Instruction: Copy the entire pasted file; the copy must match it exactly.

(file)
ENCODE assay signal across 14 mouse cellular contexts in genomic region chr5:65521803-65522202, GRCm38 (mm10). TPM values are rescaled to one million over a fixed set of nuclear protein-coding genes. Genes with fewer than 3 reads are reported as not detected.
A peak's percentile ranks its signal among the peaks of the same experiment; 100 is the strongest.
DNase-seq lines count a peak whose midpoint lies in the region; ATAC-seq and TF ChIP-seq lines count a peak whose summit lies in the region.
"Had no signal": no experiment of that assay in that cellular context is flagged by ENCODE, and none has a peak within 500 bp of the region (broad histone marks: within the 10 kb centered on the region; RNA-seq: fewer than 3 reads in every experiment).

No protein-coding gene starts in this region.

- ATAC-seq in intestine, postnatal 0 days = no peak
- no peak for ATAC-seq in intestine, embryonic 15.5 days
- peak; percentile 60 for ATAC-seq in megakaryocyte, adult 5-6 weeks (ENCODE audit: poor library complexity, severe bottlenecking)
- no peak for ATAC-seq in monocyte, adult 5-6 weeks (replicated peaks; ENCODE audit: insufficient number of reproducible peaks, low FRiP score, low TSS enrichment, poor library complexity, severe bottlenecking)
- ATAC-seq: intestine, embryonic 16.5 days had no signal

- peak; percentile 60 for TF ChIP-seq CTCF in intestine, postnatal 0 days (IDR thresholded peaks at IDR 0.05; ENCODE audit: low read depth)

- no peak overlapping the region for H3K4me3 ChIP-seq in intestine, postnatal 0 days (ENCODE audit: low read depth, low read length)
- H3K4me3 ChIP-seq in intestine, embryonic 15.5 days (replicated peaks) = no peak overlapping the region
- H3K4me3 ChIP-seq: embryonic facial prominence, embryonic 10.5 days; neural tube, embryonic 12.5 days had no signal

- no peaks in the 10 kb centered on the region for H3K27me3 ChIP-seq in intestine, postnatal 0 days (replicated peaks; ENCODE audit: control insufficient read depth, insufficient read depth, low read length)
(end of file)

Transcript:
ENCODE assay signal across 14 mouse cellular contexts in genomic region chr5:65521803-65522202, GRCm38 (mm10). TPM values are rescaled to one million over a fixed set of nuclear protein-coding genes. Genes with fewer than 3 reads are reported as not detected.
A peak's percentile ranks its signal among the peaks of the same experiment; 100 is the strongest.
DNase-seq lines count a peak whose midpoint lies in the region; ATAC-seq and TF ChIP-seq lines count a peak whose summit lies in the region.
"Had no signal": no experiment of that assay in that cellular context is flagged by ENCODE, and none has a peak within 500 bp of the region (broad histone marks: within the 10 kb centered on the region; RNA-seq: fewer than 3 reads in every experiment).

No protein-coding gene starts in this region.

- ATAC-seq in intestine, postnatal 0 days = no peak
- no peak for ATAC-seq in intestine, embryonic 15.5 days
- peak; percentile 60 for ATAC-seq in megakaryocyte, adult 5-6 weeks (ENCODE audit: poor library complexity, severe bottlenecking)
- no peak for ATAC-seq in monocyte, adult 5-6 weeks (replicated peaks; ENCODE audit: insufficient number of reproducible peaks, low FRiP score, low TSS enrichment, poor library complexity, severe bottlenecking)
- ATAC-seq: intestine, embryonic 16.5 days had no signal

- peak; percentile 60 for TF ChIP-seq CTCF in intestine, postnatal 0 days (IDR thresholded peaks at IDR 0.05; ENCODE audit: low read depth)

- no peak overlapping the region for H3K4me3 ChIP-seq in intestine, postnatal 0 days (ENCODE audit: low read depth, low read length)
- H3K4me3 ChIP-seq in intestine, embryonic 15.5 days (replicated peaks) = no peak overlapping the region
- H3K4me3 ChIP-seq: embryonic facial prominence, embryonic 10.5 days; neural tube, embryonic 12.5 days had no signal

- no peaks in the 10 kb centered on the region for H3K27me3 ChIP-seq in intestine, postnatal 0 days (replicated peaks; ENCODE audit: control insufficient read depth, insufficient read depth, low read length)